24 May, 2010

Deciding how to feel

This morning I wrote this as my Facebook status:
"Wendy has seven weeks today until we fly. Five weeks until we move out of our wonderful house. About eight weeks until we move into our new house in Tokyo. And three boys who can't wait to get going. I don't know how to feel."
 People around us are having emotional reactions too, usually
"Oh wow, the time has flown" or
"Oh no, we haven't seen you (enough) - what are we going to do?" 
Then they ask,
"How do you feel?"
And I think, Oh dear, I have no idea. And then flounder around trying to say something that is remotely resembling my inner state.

If I mention that our boys are anxious to go back, people often respond, "That's great."

Well, yes and no. It is good that we are not dragging them kicking and screaming back to Japan. But their joy are returning has peaked quite early. "Why can't we go now?" is one of the cries we've heard one too many times. It is hard to maintain that level of excitement. We also have the experience to know that they'll miss Australia after they leave - so why not enjoy it while we're here rather than whinging about wanting to leave. A hard concept to get across, to be sure.

I myself am struggling as I say goodbye slowly and painfully to people and daily life here. A young couple who've spent time overseas on a short-term missions trip were very surprised to hear this - that I wander the library, shopping centre, grocery store and streets thinking, "This'll be all gone soon. I have to savour it and mourn it." Morbid, I know, but it is what is happening for me at the moment.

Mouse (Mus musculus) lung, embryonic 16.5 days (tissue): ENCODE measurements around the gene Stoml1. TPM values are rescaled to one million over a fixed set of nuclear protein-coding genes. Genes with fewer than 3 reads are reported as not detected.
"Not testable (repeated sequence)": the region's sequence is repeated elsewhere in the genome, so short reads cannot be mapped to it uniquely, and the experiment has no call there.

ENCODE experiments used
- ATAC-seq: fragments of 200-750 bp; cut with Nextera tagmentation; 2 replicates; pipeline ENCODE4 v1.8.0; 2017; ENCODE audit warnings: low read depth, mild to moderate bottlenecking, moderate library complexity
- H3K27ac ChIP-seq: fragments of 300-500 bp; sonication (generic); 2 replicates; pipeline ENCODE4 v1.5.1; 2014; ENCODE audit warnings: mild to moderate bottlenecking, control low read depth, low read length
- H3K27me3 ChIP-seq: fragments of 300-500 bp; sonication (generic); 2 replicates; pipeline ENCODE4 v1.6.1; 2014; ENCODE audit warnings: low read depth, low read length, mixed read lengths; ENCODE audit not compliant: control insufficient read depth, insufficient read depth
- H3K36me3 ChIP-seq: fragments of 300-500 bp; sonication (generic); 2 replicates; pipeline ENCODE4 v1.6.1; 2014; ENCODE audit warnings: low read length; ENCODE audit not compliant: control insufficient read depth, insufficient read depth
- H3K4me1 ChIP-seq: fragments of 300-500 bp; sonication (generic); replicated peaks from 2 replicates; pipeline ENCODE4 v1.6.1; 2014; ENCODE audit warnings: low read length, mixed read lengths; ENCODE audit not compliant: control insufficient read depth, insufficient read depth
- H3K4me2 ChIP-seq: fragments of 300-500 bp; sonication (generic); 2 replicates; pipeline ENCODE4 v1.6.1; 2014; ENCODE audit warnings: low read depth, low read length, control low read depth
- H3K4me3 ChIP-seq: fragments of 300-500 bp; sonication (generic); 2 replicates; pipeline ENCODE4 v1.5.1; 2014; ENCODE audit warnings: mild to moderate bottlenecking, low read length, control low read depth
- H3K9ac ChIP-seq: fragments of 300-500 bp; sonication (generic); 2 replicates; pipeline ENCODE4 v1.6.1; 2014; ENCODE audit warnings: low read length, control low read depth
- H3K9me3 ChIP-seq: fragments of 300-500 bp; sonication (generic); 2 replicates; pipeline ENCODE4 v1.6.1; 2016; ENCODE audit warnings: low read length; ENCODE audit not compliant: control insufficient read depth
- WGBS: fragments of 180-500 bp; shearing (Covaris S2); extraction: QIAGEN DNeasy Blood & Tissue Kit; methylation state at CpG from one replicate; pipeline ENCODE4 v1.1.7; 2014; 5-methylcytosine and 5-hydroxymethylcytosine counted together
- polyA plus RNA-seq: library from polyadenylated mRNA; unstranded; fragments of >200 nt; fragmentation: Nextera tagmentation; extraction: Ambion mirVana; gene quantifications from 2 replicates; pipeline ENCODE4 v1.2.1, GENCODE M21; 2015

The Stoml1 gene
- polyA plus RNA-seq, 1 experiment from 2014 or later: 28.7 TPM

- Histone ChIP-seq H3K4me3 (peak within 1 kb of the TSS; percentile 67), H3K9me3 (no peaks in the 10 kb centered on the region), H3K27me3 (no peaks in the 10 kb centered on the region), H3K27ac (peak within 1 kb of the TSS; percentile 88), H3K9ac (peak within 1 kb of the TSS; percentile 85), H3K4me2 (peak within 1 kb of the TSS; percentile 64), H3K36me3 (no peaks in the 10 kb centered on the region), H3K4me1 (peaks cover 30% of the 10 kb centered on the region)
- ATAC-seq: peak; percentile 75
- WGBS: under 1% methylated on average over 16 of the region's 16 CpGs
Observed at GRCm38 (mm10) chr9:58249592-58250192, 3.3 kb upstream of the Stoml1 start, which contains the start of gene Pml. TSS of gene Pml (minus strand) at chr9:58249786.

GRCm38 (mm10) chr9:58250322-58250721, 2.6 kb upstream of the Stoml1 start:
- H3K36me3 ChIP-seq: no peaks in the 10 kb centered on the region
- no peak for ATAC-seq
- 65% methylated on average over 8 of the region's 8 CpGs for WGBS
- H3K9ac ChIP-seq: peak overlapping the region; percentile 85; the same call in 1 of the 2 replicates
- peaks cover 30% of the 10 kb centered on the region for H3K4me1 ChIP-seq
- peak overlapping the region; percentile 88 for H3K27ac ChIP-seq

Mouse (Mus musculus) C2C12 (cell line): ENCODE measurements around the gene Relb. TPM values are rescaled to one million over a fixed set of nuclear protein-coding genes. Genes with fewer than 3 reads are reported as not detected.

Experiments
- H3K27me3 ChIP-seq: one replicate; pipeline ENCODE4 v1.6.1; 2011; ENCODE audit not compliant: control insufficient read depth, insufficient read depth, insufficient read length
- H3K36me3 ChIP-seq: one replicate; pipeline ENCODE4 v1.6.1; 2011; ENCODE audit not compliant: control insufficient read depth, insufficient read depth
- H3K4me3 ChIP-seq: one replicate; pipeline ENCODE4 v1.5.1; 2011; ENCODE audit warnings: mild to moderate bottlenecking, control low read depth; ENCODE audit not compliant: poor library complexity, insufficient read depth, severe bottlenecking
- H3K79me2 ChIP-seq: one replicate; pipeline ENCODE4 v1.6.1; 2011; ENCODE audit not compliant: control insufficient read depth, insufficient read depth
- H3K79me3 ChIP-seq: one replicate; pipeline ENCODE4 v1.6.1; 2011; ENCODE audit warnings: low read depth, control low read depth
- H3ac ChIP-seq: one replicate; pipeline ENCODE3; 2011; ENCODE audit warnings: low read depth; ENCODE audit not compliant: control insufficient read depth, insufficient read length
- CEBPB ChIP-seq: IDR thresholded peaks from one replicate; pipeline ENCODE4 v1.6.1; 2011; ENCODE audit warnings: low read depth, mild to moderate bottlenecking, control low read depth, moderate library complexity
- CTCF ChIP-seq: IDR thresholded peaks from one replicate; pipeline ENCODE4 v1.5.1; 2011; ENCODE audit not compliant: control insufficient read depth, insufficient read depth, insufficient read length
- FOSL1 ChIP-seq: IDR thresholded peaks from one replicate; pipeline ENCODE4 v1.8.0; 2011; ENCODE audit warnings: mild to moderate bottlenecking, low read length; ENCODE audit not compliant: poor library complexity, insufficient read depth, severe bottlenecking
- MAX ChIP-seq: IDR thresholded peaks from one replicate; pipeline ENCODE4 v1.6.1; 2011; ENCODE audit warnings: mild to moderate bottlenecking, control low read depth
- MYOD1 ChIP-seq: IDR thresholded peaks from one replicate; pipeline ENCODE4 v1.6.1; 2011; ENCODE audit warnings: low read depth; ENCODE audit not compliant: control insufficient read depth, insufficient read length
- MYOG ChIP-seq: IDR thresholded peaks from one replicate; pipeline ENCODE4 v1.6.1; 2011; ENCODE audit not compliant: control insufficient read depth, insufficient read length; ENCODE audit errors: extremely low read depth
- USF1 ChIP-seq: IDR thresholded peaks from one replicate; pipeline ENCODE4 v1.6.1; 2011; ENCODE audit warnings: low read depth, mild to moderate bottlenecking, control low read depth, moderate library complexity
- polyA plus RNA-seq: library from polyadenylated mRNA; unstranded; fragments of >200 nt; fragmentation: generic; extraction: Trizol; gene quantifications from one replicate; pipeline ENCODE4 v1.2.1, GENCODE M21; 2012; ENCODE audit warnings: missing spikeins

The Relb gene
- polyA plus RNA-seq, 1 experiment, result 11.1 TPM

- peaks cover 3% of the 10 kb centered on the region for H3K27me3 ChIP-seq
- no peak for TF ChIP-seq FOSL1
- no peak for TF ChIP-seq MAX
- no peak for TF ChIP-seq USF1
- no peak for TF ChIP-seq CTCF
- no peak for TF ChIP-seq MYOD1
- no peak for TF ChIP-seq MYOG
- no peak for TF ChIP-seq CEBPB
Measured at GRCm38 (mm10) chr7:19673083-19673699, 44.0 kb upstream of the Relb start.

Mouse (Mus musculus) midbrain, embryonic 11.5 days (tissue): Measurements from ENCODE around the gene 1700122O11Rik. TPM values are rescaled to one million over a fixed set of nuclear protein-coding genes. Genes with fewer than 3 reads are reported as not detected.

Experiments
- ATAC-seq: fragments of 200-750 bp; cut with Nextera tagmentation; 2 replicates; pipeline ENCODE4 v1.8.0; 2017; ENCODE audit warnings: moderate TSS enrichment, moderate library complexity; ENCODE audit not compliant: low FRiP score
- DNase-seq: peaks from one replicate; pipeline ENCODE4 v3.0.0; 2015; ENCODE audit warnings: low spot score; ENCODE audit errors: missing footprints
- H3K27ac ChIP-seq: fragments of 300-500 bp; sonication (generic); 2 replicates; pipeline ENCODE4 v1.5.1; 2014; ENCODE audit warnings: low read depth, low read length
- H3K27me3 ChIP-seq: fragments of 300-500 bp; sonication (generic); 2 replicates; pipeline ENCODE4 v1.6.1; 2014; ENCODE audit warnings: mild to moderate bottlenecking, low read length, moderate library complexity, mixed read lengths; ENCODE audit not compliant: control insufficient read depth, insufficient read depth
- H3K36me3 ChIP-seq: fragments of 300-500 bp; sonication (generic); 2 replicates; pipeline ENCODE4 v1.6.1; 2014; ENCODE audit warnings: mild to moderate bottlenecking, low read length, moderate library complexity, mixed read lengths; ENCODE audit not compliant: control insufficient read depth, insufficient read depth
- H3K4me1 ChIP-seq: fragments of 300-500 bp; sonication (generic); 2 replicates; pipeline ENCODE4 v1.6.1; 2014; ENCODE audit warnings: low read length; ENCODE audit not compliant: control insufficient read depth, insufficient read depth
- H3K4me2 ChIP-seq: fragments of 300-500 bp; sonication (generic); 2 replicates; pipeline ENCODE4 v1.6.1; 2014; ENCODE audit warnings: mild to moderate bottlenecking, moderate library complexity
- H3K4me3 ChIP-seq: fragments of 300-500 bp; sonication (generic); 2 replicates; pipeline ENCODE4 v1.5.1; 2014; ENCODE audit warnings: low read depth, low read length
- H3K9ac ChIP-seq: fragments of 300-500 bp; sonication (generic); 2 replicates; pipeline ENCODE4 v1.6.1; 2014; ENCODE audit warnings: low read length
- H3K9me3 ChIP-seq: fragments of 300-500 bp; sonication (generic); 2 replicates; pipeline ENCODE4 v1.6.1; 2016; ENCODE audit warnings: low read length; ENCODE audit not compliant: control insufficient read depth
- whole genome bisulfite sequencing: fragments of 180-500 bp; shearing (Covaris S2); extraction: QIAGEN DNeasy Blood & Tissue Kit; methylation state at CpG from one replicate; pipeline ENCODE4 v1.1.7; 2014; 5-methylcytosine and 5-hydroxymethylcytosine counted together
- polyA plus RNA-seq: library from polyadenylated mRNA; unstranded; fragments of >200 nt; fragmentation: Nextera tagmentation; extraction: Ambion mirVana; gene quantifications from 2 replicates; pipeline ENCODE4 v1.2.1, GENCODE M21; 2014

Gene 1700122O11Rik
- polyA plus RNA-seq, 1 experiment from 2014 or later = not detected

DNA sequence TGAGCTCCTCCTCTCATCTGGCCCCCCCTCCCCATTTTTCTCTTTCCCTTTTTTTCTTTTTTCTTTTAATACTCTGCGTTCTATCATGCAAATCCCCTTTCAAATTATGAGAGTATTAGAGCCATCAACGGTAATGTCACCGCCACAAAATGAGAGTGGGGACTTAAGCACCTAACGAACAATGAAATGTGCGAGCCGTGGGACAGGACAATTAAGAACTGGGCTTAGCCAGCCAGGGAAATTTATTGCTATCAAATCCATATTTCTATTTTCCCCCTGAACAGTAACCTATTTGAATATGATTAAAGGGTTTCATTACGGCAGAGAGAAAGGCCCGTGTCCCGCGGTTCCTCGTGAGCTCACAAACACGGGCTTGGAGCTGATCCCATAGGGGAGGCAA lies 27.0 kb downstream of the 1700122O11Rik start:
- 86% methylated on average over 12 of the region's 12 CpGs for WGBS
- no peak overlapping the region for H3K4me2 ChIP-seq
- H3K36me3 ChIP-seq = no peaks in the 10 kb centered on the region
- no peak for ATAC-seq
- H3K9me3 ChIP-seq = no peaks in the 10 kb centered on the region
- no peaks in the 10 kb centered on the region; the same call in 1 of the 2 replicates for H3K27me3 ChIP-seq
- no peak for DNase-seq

I will be okay once I get there, it is just the leaving that is painful. Dealing with change was never one of my finer points. Discerning my emotions and expressing them is one of my better abilities, but expressing what is going on now is challenging even me.

Image courtesy of www.aperfectworld.org


Catherine said...

It must be a really distinctive kind of grief - I can understand that it must be really hard to put into words.

I wonder what things from your time in Australia this past year will stick in your childrens' minds in years to come?

Wendy said...

I'm glad you wrote that, Cath. I was a little nervous describing it as "grief" knowing that it was totally different to the sort of grief your family has endured. I didn't want to be disrespectful to those who've gone through the gut-wrenching loss of someone very close to them.

This grief is more like what you experience when you leave a job, home or place that you love - except that it is all that wrapped up together plus more.

Your second question intrigues me too, but we are too close to this year to answer it yet.